How Were The Pyramids Built?

how-were-the-pyramids-builtHow were the pyramids built? With whips, of course. But it’s illuminating to take a closer look.

The Aztecs, Mayans and ancient Egyptians were three highly-distinctive civilisations with pyramids in common. The first two built pyramids that were tiered steps with a flat top, while the Egyptians went with what has become the classic design: four triangular sides.

The Egyptians probably selected this design because the sun god, Ra, regarded as the father of all Pharaohs, was thought to have arisen from a pyramidal mound of earth. A pyramid was also considered to represent the rays of the sun.

How were the pyramids built?

Pyramids were first built by the Egyptians soon after 2700BCE, and remained popular until around 1700BCE. The first, a step pyramid, was constructed at the behest of King Dioser in Egypt’s Third Dynasty. The best-known and largest are the Pyramids of Giza.

Long have people pondered the question of how were the pyramids built. Some believe extra-terrestrials to have been responsible while others hold that the Egyptians used long-lost technology.

The actual method of construction is much less exciting. It has been estimated that something from 20,000 to 30,000 labourers were required to built the Great Pyramid at Giza, which took them 23 years. Even that was much less than the nigh-on 200 years it took to build Paris’ Notre Dame Cathedral.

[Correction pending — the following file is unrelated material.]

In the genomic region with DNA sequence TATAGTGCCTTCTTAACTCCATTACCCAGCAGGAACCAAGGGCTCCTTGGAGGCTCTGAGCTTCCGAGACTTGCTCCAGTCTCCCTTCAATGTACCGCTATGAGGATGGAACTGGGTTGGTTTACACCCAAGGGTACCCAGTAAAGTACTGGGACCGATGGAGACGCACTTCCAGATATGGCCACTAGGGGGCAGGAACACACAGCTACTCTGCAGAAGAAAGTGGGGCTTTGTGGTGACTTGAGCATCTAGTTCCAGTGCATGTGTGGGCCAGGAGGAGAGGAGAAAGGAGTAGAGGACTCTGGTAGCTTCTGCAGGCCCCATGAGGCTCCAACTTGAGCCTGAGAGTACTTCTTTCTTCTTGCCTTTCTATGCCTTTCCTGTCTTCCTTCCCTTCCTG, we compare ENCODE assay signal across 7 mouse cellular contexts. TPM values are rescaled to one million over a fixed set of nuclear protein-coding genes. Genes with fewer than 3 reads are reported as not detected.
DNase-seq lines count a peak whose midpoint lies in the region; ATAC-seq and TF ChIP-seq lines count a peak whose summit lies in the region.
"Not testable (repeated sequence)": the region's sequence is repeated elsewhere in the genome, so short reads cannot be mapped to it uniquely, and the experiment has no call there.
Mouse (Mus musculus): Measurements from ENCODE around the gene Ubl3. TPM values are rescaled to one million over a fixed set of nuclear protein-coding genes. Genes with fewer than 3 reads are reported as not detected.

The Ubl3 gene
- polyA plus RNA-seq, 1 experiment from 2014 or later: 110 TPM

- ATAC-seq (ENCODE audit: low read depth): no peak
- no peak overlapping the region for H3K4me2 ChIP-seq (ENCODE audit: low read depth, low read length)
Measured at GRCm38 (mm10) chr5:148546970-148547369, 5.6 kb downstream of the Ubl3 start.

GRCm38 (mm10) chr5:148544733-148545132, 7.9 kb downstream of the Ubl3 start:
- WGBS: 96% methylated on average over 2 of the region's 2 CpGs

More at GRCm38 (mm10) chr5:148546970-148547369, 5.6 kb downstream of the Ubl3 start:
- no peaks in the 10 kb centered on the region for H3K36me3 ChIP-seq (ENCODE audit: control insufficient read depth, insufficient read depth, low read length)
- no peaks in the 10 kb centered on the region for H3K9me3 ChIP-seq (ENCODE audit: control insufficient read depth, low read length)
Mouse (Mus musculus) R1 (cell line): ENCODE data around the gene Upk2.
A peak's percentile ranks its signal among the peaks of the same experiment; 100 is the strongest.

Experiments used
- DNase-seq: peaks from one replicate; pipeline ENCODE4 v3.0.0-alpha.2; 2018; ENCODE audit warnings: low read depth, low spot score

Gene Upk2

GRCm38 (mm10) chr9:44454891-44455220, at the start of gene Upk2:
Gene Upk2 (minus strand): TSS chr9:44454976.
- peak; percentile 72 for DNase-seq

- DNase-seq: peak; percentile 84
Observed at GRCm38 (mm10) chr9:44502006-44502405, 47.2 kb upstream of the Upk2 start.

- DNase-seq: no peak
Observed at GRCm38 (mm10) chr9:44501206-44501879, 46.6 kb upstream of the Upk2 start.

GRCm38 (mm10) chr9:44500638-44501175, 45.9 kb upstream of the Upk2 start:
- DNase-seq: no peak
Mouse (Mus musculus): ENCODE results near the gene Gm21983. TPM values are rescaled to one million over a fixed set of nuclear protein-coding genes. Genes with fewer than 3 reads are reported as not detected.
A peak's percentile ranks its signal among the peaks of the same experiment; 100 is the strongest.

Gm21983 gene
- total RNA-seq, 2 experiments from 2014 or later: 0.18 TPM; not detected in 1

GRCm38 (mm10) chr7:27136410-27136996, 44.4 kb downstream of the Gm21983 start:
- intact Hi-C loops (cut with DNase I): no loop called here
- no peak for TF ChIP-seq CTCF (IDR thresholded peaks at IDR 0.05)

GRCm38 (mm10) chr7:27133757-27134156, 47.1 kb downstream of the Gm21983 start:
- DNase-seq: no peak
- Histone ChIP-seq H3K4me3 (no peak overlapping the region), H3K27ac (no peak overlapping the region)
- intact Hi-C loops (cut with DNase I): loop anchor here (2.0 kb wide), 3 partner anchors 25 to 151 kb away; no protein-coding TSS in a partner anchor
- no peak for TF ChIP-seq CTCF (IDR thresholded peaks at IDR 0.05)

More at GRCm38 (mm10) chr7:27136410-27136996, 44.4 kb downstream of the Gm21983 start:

Pharaohs would initiate construction of their pyramid upon ascending to the throne. Usually, pyramids were situated on the west bank of the Nile because the Pharaoh’s soul was believed to join the sun disc when it set. The two most critical factors in the placement of a pyramid were its orientation to the western horizon where the sun went down and closeness to Memphis, the principal city of ancient Egypt.

The insides of pyramids were usually made from local limestone while the exteriors were higher quality limestone that produced a white sheen visible from miles distant. The capstone was most often comprised of basalt, granite or some other very hard stone and might be plated with silver, gold or electrum – an alloy made of the two.

When asking how were the pyramids built, the answer isn’t slaves. Those peasants who toiled on pyramids received tax breaks. Their tombs were certainly not those of slaves – for one thing, they were close to the pyramids, a privilege that wouldn’t have been afforded to slaves.

Stones were dragged by oxen or men over a slipway coated with oil as depicted in hieroglyphics. When the stones reached the construction site, ramps were used to put them in place. The ramps were made from mud brick coated with plaster chips to harden its surface. Donald Redford, professor of Classics and Ancient Mediterranean Studies at Penn State University, said he knew how were the pyramids built without recourse to extra-terrestrial or lost technology because “I was on the ropes, too.”

About the Author Timothy Chilman

Timothy Chilman used to work in IT. Once, in Sydney, he was turned down for a job because he was “too flamboyant” (“Someone who wears green tartan suspenders to a job interview probably isn’t going to fit in here”). Timothy then became an English teacher. University students in Bangkok complained that he was “too enthusiastic” and company students in Prague complained that he was “too theatrical.”